E. POLICIES, MEASURES AND INSTRUMENTS TO MITIGATE
22. A wide variety of national policies and instruments are available to governments to create the incentives for mitigation action. Their applicability depends on national circumstances and an understanding of their interactions, but experience from implementation in various countries and sectors shows there are advantages and disadvantages for any given instrument (high agreement, much evidence).
- Four main criteria are used to evaluate policies and
instruments: environmental effectiveness, cost
effectiveness, distributional effects, including equity, and
institutional feasibility [13.2].
- All instruments can be designed well or poorly, and be
stringent or lax. In addition, monitoring to improve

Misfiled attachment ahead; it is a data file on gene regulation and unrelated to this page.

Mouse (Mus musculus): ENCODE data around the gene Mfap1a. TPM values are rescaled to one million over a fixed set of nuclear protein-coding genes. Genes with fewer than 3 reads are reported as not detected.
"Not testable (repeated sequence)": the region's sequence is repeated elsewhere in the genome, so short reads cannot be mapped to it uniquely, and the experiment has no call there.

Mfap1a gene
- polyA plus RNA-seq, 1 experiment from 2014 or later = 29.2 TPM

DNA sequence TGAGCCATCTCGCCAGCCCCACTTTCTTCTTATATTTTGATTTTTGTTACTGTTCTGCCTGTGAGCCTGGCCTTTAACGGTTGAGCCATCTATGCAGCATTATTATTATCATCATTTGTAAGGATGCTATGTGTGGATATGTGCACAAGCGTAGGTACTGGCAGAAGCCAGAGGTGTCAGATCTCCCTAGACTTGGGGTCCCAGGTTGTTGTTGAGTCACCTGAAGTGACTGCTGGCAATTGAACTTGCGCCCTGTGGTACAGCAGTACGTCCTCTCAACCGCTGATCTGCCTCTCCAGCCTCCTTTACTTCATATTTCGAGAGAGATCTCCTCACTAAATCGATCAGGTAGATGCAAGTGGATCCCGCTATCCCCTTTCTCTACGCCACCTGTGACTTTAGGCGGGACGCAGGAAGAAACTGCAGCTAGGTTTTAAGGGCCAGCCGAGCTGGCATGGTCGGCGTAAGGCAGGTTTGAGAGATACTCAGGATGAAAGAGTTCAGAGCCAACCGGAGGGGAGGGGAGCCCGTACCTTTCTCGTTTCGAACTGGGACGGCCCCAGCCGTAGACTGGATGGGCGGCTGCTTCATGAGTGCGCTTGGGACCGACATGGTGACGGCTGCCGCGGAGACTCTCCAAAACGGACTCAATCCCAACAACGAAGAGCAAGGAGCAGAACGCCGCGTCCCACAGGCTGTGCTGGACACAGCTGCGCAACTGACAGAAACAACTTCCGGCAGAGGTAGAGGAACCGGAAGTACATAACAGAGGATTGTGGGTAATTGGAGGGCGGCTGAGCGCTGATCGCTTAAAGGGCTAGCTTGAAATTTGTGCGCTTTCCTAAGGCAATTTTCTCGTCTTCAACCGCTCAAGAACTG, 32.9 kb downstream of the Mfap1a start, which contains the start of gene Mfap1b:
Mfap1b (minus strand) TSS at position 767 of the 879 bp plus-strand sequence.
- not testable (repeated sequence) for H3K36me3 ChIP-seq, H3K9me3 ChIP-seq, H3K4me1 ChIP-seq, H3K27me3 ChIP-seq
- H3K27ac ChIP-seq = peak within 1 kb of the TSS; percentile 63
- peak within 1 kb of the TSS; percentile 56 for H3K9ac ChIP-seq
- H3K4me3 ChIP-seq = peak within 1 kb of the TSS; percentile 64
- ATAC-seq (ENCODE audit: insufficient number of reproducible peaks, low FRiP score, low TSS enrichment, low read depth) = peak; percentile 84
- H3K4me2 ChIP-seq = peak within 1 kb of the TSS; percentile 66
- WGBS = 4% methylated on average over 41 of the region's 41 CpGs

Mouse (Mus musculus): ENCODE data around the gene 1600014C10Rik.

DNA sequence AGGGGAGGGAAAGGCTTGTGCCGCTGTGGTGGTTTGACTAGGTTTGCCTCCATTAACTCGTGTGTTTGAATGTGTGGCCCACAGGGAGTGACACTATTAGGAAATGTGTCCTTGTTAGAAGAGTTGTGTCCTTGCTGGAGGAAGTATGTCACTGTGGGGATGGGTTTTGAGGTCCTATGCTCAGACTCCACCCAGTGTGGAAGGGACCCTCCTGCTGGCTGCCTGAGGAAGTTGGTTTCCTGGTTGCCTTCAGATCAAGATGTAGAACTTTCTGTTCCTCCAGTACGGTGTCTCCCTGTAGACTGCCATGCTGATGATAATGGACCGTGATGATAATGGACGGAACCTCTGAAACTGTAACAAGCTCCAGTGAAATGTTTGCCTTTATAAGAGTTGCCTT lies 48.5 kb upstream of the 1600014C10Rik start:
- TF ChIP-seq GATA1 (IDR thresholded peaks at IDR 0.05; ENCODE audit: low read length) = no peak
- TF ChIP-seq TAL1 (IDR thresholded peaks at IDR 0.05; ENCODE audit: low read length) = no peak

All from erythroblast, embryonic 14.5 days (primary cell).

implementation is an important issue for all instruments.
General findings about the performance of policies are:
- Integrating climate policies in broader
development policies makes implementation and
overcoming barriers easier.
- Regulations and standards generally provide
some certainty about emission levels. They may be
preferable to other instruments when information or
other barriers prevent producers and consumers from
responding to price signals. However, they may not
induce innovations and more advanced technologies.
- Taxes and charges can set a price for carbon,
but cannot guarantee a particular level of
emissions. Literature identifies taxes as an
efficient way of internalizing costs of GHG
- Tradable permits will establish a carbon
price. The volume of allowed emissions determines
their environmental effectiveness, while the
allocation of permits has distributional
consequences. Fluctuation in the price of carbon
makes it difficult to estimate the total cost of
complying with emission permits.